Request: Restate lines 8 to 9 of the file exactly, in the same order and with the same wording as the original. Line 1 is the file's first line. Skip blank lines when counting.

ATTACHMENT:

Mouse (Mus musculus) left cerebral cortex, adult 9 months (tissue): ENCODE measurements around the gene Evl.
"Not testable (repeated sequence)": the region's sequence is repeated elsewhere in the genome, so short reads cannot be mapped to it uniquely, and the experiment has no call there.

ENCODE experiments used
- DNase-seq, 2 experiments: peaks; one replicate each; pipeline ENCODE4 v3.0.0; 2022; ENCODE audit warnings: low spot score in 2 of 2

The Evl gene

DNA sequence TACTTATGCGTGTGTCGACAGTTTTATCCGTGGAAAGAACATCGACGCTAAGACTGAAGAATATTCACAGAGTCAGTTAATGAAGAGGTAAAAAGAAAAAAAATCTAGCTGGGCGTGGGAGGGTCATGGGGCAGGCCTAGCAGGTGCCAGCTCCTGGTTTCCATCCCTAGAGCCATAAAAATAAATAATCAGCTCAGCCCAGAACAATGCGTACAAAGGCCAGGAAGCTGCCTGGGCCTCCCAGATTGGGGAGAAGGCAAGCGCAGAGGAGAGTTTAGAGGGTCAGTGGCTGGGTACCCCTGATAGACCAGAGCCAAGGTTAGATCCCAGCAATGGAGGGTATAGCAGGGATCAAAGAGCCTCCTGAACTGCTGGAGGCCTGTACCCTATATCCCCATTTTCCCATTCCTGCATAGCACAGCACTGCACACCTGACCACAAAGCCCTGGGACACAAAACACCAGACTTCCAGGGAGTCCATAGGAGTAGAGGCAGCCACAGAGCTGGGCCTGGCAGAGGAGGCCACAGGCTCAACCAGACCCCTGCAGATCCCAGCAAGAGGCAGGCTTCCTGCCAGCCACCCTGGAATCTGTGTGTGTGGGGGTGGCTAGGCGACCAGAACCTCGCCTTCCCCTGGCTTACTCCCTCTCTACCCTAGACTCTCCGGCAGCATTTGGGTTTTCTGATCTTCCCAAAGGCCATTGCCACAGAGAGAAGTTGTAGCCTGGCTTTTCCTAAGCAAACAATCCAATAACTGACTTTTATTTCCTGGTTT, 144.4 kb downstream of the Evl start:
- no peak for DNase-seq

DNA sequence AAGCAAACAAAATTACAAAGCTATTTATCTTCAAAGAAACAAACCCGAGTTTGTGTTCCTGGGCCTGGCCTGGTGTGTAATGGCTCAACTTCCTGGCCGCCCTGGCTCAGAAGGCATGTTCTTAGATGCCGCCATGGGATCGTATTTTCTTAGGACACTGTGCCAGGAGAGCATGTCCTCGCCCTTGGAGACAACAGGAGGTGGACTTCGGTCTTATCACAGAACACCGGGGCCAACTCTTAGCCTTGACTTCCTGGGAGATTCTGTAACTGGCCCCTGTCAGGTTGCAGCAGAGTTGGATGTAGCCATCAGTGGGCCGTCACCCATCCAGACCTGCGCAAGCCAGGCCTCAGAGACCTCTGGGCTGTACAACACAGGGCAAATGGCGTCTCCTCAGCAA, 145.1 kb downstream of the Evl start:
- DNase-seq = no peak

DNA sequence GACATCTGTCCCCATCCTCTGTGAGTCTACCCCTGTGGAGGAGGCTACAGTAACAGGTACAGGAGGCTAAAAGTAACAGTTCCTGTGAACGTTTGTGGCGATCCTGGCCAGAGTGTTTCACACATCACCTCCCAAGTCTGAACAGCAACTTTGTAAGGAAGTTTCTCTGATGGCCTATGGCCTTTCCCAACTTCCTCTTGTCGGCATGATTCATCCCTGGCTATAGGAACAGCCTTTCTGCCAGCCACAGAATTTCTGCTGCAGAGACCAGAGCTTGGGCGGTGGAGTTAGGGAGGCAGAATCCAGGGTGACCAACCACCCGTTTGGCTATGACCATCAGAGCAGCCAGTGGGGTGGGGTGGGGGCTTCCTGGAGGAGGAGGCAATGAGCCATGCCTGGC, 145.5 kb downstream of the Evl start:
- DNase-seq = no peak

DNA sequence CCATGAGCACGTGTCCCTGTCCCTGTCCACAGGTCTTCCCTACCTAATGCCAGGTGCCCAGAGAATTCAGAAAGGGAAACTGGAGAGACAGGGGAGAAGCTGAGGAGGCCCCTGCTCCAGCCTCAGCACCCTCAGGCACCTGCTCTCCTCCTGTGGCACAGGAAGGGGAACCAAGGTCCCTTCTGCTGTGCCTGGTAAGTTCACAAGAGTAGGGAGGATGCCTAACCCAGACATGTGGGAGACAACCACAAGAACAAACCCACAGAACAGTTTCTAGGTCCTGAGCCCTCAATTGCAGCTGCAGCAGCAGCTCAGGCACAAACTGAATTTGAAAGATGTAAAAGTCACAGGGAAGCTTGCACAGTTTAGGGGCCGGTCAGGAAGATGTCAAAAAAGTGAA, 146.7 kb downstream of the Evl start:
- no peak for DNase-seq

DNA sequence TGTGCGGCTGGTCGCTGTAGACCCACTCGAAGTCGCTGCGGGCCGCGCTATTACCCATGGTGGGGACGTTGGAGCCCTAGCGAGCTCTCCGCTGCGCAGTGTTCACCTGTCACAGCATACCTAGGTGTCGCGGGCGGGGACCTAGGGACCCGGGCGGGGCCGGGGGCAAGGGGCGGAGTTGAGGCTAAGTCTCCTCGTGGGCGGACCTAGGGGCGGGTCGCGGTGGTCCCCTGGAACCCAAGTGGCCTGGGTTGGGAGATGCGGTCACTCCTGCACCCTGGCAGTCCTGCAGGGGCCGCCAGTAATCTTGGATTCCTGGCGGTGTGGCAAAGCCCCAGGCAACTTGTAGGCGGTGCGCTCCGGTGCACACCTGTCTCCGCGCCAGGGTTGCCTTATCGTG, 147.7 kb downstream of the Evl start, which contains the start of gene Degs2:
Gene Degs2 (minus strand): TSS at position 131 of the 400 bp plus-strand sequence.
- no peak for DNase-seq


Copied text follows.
DNA sequence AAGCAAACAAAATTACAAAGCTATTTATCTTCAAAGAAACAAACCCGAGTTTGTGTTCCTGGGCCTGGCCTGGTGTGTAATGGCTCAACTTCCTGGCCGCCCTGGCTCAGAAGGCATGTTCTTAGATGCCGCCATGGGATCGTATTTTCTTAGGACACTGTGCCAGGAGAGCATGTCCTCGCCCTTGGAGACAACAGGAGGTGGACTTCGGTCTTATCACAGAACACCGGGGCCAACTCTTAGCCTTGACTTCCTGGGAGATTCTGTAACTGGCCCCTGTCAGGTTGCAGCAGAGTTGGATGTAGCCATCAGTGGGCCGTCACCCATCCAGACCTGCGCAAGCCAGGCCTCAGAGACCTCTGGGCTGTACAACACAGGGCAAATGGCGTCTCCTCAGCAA, 145.1 kb downstream of the Evl start:
- DNase-seq = no peak